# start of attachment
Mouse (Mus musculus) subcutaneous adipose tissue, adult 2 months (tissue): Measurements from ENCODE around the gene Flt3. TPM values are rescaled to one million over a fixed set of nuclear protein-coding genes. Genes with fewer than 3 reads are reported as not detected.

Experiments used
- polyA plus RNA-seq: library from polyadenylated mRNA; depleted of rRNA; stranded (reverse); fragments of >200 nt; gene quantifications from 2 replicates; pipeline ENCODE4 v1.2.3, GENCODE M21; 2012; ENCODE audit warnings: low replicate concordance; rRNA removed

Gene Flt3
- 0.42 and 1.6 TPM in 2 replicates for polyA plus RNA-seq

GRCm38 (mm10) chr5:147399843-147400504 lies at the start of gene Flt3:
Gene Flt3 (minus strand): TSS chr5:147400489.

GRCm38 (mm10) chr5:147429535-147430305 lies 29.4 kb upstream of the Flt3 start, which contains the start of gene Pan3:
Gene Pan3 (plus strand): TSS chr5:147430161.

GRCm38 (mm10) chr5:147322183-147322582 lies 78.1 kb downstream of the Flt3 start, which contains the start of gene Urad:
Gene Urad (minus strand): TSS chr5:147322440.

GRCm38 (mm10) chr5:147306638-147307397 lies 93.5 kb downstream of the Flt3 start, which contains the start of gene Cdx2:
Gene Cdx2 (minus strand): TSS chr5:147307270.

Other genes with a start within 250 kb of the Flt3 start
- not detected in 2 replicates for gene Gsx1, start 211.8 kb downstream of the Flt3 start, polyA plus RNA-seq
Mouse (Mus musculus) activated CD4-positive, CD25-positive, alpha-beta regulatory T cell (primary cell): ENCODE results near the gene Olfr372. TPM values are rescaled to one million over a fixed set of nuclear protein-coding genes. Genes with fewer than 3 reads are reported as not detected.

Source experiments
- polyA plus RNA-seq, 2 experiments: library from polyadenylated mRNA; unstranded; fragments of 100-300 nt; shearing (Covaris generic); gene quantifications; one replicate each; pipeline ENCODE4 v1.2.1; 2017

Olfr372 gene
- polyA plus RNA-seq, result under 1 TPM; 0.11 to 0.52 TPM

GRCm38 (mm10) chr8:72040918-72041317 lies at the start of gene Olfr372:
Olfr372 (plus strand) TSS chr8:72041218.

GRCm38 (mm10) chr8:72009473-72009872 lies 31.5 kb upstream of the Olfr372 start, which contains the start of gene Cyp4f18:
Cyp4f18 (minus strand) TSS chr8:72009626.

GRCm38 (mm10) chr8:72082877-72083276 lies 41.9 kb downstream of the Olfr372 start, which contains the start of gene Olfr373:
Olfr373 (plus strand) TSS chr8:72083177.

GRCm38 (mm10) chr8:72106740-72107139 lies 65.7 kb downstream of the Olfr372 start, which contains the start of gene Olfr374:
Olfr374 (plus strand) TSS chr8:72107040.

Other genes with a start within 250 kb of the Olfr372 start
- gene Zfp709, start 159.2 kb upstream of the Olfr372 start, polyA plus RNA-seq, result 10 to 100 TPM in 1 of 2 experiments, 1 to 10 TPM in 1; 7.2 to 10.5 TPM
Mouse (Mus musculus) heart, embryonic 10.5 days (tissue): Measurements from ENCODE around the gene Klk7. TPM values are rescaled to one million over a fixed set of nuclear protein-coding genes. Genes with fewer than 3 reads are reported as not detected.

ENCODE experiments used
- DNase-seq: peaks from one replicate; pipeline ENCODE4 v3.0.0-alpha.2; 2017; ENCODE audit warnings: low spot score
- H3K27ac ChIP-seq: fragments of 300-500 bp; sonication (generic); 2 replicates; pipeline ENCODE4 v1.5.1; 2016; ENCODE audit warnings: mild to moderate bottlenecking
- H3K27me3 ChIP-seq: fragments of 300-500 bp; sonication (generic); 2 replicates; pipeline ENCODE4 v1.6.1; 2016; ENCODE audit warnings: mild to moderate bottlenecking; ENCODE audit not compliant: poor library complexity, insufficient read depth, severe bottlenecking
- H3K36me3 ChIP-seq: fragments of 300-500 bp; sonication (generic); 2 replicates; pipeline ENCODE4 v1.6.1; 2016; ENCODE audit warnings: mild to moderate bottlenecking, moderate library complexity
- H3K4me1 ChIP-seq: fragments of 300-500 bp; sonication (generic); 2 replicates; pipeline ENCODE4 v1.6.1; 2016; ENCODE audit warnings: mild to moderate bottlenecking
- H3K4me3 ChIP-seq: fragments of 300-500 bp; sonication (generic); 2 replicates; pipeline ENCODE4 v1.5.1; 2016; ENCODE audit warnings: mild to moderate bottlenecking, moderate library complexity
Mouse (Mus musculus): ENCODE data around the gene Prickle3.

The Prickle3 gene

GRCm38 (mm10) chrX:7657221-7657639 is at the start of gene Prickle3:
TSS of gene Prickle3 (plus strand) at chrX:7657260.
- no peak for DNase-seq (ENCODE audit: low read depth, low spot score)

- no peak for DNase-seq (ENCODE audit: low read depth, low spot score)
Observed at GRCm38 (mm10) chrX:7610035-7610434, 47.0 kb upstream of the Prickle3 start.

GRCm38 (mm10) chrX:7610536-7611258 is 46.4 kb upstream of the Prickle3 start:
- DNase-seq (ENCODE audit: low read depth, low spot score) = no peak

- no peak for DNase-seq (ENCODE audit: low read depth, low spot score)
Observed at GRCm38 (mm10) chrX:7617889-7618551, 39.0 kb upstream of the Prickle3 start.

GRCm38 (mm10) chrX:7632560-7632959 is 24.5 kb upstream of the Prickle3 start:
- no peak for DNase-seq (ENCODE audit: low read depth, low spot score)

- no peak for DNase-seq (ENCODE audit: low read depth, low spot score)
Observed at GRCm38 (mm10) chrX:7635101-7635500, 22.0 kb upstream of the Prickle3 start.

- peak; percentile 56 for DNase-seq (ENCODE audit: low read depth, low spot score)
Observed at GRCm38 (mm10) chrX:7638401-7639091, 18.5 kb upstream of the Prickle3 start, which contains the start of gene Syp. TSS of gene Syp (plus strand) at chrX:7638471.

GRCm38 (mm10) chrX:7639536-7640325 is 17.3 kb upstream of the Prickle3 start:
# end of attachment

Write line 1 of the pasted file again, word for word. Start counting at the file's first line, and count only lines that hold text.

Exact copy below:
Mouse (Mus musculus) subcutaneous adipose tissue, adult 2 months (tissue): Measurements from ENCODE around the gene Flt3. TPM values are rescaled to one million over a fixed set of nuclear protein-coding genes. Genes with fewer than 3 reads are reported as not detected.